Effects of Friction Stir Processing on Phase Transformation and Microstructure of TiO2-Compounded Ti-6Al-4V Alloy

Significance 

Titanium alloys have grown in popularity owing to their high strength, low density and their excellent strength-to-weight ratio which enable them to be successfully employed in aerospace field, nuclear industries and in load-bearing implants. Specifically, the Ti-6Al-4V alloy has been the most attractive and most frequently used due to its excellent properties. Nonetheless, its applicability as an implant material has been on the decline owing to the poor surface properties it presents: such as low abrasive resistance in harsh environments which inhibit full realization of its working properties. In addition, tiny titanium particles have been found in the soft body tissues adjacent to the implants and are occasionally accompanied by inflammation due to the abrasion and corrosion in human bodies. Therefore, there is urgent need to improve the surface attributes of the Ti-6Al-4V alloy in order to ensure production and fabrication of safer and durable implants.

Recently, a team of researchers led by professor Liqiang Wang from the State Key Laboratory of Metal Matrix Composites at Shanghai Jiao Tong University in China proposed a study with the main objective to introduce titanium oxide particles to the Ti-6Al-4V alloy in order to improve its surface wear resistance properties as well as its biocompatibility when used as an implant material in human body. In order to achieve their objective, the authors of this paper opted to utilize the friction stir processing technique to introduce the titanium oxide particles and alter their biocompatibility. Their work is currently published in the research journal, Metallurgical and Materials Transactions A.

The research team commenced their research work by investigating the effects of the friction stir processing system, which was set up in an argon atmosphere so as to prevent oxidation, on the phase transformation and microstructure of TiO2-compounded Ti-6Al-4V systematically. Next, they cross-examined the grain refinement quality in the stirring zone and the phase transformation in the matrix of the material. Eventually, they employed transmission electron microscopy to elucidate on the grain refinement mechanism of the alloy.

The authors observed that the friction stir processing technique successfully introduced the titanium oxide particles into Ti-6Al-4V as second phase. Additionally, this placement technique was seen to promote the uniform distribution of the introduced titanium oxide particles and the grain refinement in the stirring zone. Furthermore, the researchers were keen to note that the friction stir processing also induced alterations in the microstructure of the three zones.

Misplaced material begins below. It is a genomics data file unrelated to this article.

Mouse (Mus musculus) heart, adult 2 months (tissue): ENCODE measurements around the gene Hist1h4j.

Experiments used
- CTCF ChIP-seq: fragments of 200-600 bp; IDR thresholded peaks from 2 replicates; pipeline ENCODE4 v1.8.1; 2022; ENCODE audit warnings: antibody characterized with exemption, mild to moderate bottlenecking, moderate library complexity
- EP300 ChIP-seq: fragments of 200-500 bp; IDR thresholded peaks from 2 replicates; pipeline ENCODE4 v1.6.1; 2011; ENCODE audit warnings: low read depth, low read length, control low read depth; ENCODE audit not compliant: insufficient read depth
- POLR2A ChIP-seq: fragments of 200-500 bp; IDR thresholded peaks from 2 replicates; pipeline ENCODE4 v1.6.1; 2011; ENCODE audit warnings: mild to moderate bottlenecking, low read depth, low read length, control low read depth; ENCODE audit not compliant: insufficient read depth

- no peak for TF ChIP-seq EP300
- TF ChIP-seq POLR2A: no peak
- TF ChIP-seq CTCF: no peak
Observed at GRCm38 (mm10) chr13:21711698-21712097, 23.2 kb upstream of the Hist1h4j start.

The study successfully presented the production of a composite layer containing titanium oxide nano-particles on the surface of Ti-6Al-4V using friction stir processing technique. It is pioneering to apply friction stir processing not only as a method of surface modification, but also to add second-phase particles into the material at the same time. Their results have shown that the microstructure reserves primary equiaxial dual phase of α and β but dislocation and twinning appear because of stress concentration. “Our idea of using friction stir processing to create nano-sized composite layer on the surface of material is insightful and it is really interesting to study its microstructure and performance.” Said Zihao Ding, first author of the paper. Altogether, the work provides a novel insight on how to enhance Ti-6Al-4V alloy so as to achieve the desired properties for biomedical applications, using the friction stir processing.

 

Effects of Friction Stir Processing on Phase Transformation Microstructure of TiO2-Compounded Ti-6Al-4V Alloy. Advances in Engineering

 

About the author

Zihao Ding received his BSc in Shanghai Jiao Tong University, and MSc in Carnegie Mellon University. During undergraduate, his research involved improvement of biomedical titanium alloys, including characterization of microstructure revolution, corrosion resistance and biocompatibility. At present, he is pursuing his Ph.D. degree in Materials Science at CMU. His currently research is the assembly of anti-corrosion poly-dopamine composite coating on the surface of metal matrix.

About the author

Liqiang Wang is an Associate Professor in the department of Materials Science and Engineering at Shanghai Jiao Tong University. He got his BS and MS degrees both in Xi’an University of Architecture and Technology in Materials Science in 2006. During 2004 to 2005, he joined as a researcher in Northwest Institute for Nonferrous Metal Research focus on beta titanium alloys. After receiving his PhD in Materials Science and Engineering at Shanghai Jiao Tong University in 2009, Dr Wang held position as Assiatant Professor at Shanghai Jiao Tong University and Visiting Professor at Northwestern University.
He focuses the research on the preparing, processing and analysing of biomedical titanium alloys and titanium matrix composites.

Reference

Zihao Ding, Chengjian Zhang, Lechun Xie, Lai-Chang Zhang, Liqiang Wang, Weijie Lu. Effects of Friction Stir Processing on the Phase Transformation and Microstructure of TiO2-Compounded Ti-6Al-4V Alloy . Metallurgical and Materials Transactions A, Volume 47A, December 2016—page 5675.

Go To Metallurgical and Materials Transactions A

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